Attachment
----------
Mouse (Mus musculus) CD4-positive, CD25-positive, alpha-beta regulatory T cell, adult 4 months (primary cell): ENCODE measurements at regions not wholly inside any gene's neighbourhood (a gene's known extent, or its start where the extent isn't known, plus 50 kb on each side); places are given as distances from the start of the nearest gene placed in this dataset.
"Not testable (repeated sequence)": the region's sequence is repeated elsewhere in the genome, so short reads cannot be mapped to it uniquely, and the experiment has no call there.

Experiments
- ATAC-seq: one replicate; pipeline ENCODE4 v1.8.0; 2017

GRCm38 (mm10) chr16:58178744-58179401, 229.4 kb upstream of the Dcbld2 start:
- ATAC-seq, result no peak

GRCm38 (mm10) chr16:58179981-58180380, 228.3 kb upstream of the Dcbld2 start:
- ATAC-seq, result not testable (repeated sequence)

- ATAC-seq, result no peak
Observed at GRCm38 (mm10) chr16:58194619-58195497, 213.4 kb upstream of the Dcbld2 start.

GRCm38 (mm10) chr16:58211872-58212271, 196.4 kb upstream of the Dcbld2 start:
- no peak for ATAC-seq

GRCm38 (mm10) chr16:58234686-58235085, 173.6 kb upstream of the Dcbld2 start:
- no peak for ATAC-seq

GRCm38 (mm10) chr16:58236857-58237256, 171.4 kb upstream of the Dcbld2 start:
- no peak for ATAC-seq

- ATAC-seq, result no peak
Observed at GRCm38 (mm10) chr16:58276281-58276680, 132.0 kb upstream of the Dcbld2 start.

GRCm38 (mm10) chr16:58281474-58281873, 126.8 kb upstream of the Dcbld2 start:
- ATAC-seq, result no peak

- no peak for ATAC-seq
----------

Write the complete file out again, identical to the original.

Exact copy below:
Mouse (Mus musculus) CD4-positive, CD25-positive, alpha-beta regulatory T cell, adult 4 months (primary cell): ENCODE measurements at regions not wholly inside any gene's neighbourhood (a gene's known extent, or its start where the extent isn't known, plus 50 kb on each side); places are given as distances from the start of the nearest gene placed in this dataset.
"Not testable (repeated sequence)": the region's sequence is repeated elsewhere in the genome, so short reads cannot be mapped to it uniquely, and the experiment has no call there.

Experiments
- ATAC-seq: one replicate; pipeline ENCODE4 v1.8.0; 2017

GRCm38 (mm10) chr16:58178744-58179401, 229.4 kb upstream of the Dcbld2 start:
- ATAC-seq, result no peak

GRCm38 (mm10) chr16:58179981-58180380, 228.3 kb upstream of the Dcbld2 start:
- ATAC-seq, result not testable (repeated sequence)

- ATAC-seq, result no peak
Observed at GRCm38 (mm10) chr16:58194619-58195497, 213.4 kb upstream of the Dcbld2 start.

GRCm38 (mm10) chr16:58211872-58212271, 196.4 kb upstream of the Dcbld2 start:
- no peak for ATAC-seq

GRCm38 (mm10) chr16:58234686-58235085, 173.6 kb upstream of the Dcbld2 start:
- no peak for ATAC-seq

GRCm38 (mm10) chr16:58236857-58237256, 171.4 kb upstream of the Dcbld2 start:
- no peak for ATAC-seq

- ATAC-seq, result no peak
Observed at GRCm38 (mm10) chr16:58276281-58276680, 132.0 kb upstream of the Dcbld2 start.

GRCm38 (mm10) chr16:58281474-58281873, 126.8 kb upstream of the Dcbld2 start:
- ATAC-seq, result no peak

- no peak for ATAC-seq